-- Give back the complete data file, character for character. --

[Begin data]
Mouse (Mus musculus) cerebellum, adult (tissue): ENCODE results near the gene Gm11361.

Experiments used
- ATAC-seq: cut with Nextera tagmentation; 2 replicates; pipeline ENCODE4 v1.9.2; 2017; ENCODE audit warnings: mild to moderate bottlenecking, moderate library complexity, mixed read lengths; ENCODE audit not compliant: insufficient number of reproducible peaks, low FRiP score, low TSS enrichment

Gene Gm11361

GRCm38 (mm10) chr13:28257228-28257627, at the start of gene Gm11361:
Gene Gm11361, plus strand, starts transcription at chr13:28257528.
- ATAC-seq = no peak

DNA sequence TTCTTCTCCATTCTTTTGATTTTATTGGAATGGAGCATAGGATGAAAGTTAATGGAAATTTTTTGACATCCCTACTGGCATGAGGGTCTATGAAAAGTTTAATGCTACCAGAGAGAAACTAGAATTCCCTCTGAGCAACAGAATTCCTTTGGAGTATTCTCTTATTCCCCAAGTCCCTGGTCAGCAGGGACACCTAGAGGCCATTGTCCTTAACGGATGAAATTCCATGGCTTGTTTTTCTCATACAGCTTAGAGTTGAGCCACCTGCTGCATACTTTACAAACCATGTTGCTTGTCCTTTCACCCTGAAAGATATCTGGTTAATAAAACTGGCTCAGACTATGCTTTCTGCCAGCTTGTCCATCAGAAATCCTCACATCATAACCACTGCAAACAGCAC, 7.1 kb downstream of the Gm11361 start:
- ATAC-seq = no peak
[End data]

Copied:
Mouse (Mus musculus) cerebellum, adult (tissue): ENCODE results near the gene Gm11361.

Experiments used
- ATAC-seq: cut with Nextera tagmentation; 2 replicates; pipeline ENCODE4 v1.9.2; 2017; ENCODE audit warnings: mild to moderate bottlenecking, moderate library complexity, mixed read lengths; ENCODE audit not compliant: insufficient number of reproducible peaks, low FRiP score, low TSS enrichment

Gene Gm11361

GRCm38 (mm10) chr13:28257228-28257627, at the start of gene Gm11361:
Gene Gm11361, plus strand, starts transcription at chr13:28257528.
- ATAC-seq = no peak

DNA sequence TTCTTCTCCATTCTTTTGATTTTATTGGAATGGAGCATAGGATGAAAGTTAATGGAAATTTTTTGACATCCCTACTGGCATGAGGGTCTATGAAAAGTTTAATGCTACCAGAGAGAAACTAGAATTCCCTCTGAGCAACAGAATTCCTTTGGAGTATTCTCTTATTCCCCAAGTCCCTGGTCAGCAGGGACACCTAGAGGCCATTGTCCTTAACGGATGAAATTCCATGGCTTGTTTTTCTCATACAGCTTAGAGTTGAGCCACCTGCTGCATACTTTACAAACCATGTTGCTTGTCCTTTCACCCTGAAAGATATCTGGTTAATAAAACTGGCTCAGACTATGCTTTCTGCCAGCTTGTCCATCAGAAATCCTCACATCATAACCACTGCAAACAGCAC, 7.1 kb downstream of the Gm11361 start:
- ATAC-seq = no peak